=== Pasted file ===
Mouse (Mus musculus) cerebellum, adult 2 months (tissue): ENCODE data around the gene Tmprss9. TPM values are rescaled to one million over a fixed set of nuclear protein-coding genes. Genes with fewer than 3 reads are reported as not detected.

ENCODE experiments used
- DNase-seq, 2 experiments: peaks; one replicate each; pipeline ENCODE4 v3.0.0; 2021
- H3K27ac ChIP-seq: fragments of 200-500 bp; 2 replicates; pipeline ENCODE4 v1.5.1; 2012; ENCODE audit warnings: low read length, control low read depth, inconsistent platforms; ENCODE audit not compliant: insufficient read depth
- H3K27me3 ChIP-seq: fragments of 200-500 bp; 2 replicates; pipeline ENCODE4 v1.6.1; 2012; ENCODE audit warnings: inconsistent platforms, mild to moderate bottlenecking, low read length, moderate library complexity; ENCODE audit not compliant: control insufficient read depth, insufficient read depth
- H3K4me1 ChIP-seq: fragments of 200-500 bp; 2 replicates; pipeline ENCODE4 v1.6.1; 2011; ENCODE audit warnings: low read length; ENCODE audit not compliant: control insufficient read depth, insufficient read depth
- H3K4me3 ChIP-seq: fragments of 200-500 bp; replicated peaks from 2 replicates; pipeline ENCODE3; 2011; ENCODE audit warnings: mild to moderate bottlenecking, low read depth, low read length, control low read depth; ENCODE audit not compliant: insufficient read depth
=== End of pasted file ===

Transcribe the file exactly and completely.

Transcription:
Mouse (Mus musculus) cerebellum, adult 2 months (tissue): ENCODE data around the gene Tmprss9. TPM values are rescaled to one million over a fixed set of nuclear protein-coding genes. Genes with fewer than 3 reads are reported as not detected.

ENCODE experiments used
- DNase-seq, 2 experiments: peaks; one replicate each; pipeline ENCODE4 v3.0.0; 2021
- H3K27ac ChIP-seq: fragments of 200-500 bp; 2 replicates; pipeline ENCODE4 v1.5.1; 2012; ENCODE audit warnings: low read length, control low read depth, inconsistent platforms; ENCODE audit not compliant: insufficient read depth
- H3K27me3 ChIP-seq: fragments of 200-500 bp; 2 replicates; pipeline ENCODE4 v1.6.1; 2012; ENCODE audit warnings: inconsistent platforms, mild to moderate bottlenecking, low read length, moderate library complexity; ENCODE audit not compliant: control insufficient read depth, insufficient read depth
- H3K4me1 ChIP-seq: fragments of 200-500 bp; 2 replicates; pipeline ENCODE4 v1.6.1; 2011; ENCODE audit warnings: low read length; ENCODE audit not compliant: control insufficient read depth, insufficient read depth
- H3K4me3 ChIP-seq: fragments of 200-500 bp; replicated peaks from 2 replicates; pipeline ENCODE3; 2011; ENCODE audit warnings: mild to moderate bottlenecking, low read depth, low read length, control low read depth; ENCODE audit not compliant: insufficient read depth